The group managed to rattle off two-and-a-half stilted lines before the judges began sounding their buzzers. Howard Stern was the last to give them the red “X,” preferring to let the audience’s boos come to a crescendo before he cut the Scurvy Crew off. Stern seemed to take great pleasure in calling the group “stupid,” “moronic,” “idiotic,” and “pathetic” on a national stage (Captain Dan grimaced through his humiliating dressing-down while his bandmates laughed it off, exposing a gap in emotional investment in the project between captain and crew, one that likely led to some intra-group tension during the post-show commiseration drinks).

Howie Mandel: They have restaurants like this—like Medieval Times—where you go and you get a pirates thing and you get a chicken dinner. We didn’t get a chicken dinner with this.

In 2012, everyone (save for Captain Dan himself, along with people whose tastes range from “music from video games” to “music about video games”) was in agreement that performing high-school-history-project rap in Colonial Williamsburg garb was culturally unconscionable. Right?

Wrong. The world in which we live now includes Hamilton, a wildly successful “hip-hop musical” about the first Secretary of the Treasury of the United States of America.

Now, perhaps the America’s Got Talent audience isn’t an accurate sample of the American population as a whole. Perhaps they actually thought “when I say yo, you say ho” was clever , but were directed to boo by an off-screen neon sign. Or perhaps something happened in the past four years that made everyone really stupid.


But what if the American public’s taste hasn’t devolved? What if Hamilton’s success is the result of something else altogether?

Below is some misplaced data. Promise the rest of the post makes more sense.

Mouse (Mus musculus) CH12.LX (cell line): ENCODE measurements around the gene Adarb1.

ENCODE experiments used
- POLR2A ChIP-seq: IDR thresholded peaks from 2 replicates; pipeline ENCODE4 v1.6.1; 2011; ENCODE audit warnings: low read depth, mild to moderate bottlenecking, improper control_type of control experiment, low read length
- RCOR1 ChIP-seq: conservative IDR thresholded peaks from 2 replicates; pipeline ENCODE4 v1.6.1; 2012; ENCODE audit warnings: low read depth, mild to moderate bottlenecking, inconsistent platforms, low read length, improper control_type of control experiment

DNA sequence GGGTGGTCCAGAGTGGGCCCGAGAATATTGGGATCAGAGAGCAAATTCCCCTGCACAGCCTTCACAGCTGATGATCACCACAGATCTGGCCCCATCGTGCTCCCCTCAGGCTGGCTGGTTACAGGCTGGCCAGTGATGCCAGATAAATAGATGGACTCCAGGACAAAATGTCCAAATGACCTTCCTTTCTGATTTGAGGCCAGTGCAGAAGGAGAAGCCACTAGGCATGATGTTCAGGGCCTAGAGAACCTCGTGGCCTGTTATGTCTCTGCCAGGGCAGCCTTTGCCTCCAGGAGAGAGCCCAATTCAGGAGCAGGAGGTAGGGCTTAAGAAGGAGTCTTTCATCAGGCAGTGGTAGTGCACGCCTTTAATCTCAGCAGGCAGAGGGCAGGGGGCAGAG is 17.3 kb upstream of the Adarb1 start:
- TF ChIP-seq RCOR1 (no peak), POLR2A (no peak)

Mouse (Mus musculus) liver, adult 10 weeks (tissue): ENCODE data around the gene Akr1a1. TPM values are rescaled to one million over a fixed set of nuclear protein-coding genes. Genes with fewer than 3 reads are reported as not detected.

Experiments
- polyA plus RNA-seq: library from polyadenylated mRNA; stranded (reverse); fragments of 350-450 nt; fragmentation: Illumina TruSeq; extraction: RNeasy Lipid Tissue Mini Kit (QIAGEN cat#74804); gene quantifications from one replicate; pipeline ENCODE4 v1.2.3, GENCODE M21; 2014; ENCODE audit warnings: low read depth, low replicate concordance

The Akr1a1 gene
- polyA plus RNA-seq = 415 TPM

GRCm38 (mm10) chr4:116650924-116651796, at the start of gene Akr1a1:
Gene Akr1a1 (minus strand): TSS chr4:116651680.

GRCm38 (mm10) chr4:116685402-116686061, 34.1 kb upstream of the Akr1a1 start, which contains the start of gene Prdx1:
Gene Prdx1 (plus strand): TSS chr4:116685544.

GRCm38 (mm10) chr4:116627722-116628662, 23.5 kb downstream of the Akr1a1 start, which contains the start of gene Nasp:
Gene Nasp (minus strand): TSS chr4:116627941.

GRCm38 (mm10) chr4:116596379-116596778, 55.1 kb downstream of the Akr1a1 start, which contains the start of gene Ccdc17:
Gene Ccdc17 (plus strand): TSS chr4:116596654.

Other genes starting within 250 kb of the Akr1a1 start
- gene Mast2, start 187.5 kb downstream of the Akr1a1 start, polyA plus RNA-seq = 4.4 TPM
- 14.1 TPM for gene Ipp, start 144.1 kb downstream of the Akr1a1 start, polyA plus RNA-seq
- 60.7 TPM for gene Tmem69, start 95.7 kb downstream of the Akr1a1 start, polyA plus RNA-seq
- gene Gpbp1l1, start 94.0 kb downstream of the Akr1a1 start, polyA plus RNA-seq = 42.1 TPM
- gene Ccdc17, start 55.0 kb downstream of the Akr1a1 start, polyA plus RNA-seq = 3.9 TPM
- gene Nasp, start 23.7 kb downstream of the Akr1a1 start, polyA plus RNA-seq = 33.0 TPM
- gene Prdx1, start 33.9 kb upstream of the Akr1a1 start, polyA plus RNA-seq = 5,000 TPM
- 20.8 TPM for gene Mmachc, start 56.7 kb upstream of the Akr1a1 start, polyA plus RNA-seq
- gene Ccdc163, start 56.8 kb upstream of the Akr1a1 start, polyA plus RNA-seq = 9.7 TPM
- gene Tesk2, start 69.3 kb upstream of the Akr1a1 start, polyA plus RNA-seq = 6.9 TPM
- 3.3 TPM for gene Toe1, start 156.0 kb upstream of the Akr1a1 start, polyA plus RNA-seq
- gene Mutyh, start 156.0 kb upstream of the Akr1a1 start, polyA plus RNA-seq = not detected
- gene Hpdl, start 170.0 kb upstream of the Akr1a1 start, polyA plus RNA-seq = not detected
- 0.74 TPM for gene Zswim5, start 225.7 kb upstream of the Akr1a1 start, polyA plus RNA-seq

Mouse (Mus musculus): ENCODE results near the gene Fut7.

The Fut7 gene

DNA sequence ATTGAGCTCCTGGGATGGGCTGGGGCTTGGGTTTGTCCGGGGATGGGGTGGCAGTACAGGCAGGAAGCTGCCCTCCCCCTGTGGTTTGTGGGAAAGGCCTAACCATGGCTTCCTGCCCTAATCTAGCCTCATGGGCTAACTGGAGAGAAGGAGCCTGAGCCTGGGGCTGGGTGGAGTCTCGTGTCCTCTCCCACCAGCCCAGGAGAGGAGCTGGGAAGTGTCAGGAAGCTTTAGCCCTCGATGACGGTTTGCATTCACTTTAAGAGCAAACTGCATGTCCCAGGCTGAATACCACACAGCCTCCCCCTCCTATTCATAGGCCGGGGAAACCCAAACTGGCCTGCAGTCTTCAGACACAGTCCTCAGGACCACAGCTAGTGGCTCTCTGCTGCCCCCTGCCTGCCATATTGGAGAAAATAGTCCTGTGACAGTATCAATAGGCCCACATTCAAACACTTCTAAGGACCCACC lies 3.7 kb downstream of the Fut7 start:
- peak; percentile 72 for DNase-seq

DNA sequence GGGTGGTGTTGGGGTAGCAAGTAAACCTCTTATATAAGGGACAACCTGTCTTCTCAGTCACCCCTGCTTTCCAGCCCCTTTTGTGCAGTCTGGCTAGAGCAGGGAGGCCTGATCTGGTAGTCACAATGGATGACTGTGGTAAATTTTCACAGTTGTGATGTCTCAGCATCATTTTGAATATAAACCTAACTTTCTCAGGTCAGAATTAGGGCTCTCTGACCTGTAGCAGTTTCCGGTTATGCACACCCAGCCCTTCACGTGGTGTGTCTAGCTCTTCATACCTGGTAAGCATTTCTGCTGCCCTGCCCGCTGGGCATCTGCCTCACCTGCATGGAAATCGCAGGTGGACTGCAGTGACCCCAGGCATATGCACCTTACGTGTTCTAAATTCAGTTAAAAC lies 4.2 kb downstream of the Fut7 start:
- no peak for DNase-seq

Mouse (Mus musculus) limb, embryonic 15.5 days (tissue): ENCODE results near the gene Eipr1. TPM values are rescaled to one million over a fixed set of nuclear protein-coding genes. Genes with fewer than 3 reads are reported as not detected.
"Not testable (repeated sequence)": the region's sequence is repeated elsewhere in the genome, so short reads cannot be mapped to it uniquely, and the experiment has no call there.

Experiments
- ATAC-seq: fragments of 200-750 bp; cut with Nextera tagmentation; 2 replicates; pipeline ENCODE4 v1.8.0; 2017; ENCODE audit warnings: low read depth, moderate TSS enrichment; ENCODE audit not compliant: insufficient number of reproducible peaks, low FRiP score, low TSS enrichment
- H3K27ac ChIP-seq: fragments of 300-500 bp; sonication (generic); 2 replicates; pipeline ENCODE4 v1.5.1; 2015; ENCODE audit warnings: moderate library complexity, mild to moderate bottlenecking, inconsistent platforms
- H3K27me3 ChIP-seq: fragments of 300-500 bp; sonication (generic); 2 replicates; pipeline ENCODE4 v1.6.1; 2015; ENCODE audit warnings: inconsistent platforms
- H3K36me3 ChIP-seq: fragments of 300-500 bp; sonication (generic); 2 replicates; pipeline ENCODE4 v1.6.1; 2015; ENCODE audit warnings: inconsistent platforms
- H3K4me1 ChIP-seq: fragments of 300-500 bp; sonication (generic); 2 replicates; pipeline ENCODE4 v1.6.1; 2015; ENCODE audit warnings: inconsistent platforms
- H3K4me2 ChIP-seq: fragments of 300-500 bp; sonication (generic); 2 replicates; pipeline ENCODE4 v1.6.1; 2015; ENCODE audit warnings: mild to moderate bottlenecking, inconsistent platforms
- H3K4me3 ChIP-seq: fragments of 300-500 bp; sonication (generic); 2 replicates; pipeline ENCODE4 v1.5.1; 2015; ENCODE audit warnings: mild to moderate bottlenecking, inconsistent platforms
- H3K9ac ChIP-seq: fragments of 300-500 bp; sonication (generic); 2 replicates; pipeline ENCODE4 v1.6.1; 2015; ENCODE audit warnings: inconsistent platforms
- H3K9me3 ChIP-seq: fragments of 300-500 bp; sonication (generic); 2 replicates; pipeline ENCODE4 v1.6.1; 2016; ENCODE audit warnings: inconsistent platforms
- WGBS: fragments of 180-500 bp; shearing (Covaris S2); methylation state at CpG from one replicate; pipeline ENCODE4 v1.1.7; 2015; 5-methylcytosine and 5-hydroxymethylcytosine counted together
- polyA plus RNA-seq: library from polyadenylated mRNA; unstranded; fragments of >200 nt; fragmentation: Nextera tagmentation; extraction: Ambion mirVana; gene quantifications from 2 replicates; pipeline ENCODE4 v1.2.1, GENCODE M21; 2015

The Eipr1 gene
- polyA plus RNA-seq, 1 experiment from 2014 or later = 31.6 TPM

Brian Eno once said that the Velvet Underground’s debut album only sold a few thousand copies, but everyone who bought it started a band. The same principle likely applies to Hamilton: only a few thousand people could afford to see it, but everyone who did happened to work for a prominent New York/D.C. publication.

The media gushing over Hamilton has been downright torrential. “I am loath to tell people to mortgage their houses and lease their children to acquire tickets to a hit Broadway show,” wrote Ben Brantley of the New York Times. “But Hamilton… might just about be worth it.” The hyperbolic headlines poured forth unceasingly: “Is Hamilton the Musical the Most Addicting Album Ever?” Hamilton is the most important musical of our time.” Hamilton Haters Are Why We Can’t Have Nice Things.” The media then got high on their own supply, diagnosing all of America with a harrowing ailment called “Hamilton mania.” The work was “astonishing,” “sublime,” the “cultural event of our time.” Clarence Page of the Chicago Tribune said the musical was “even better than the hype.” Given the tenor of the hype, one can only imagine the pure, overpowering ecstasy that must comprise the Hamilton-viewing experience. The musical even somehow won a Pulitzer Prize this year, alongside Nicholas Kristof and that book by Ta-Nehisi Coates you bought but never read.

One of the publications to enter swooning raptures over Hamilton was BuzzFeed, which called it the smash musical “that everyone you know has been quoting for months.” (Literally nobody has ever quoted Hamilton in my presence.) BuzzFeed’s workplace obsession with the musical led to the birthing of the phrase “BuzzFeed Hamilton Slack.” That three-word monstrosity, incomprehensible to anyone outside the narrowest circle of listicle-churning media elites, describes a room on the corporate messaging platform “Slack” used exclusively by BuzzFeed employees to discuss Hamilton. J.R.R. Tolkien said that “cellar door” was the most beautiful phonetic phrase the English language could produce. “BuzzFeed Hamilton Slack,” by contrast, may be the most repellent arrangement of words in any tongue.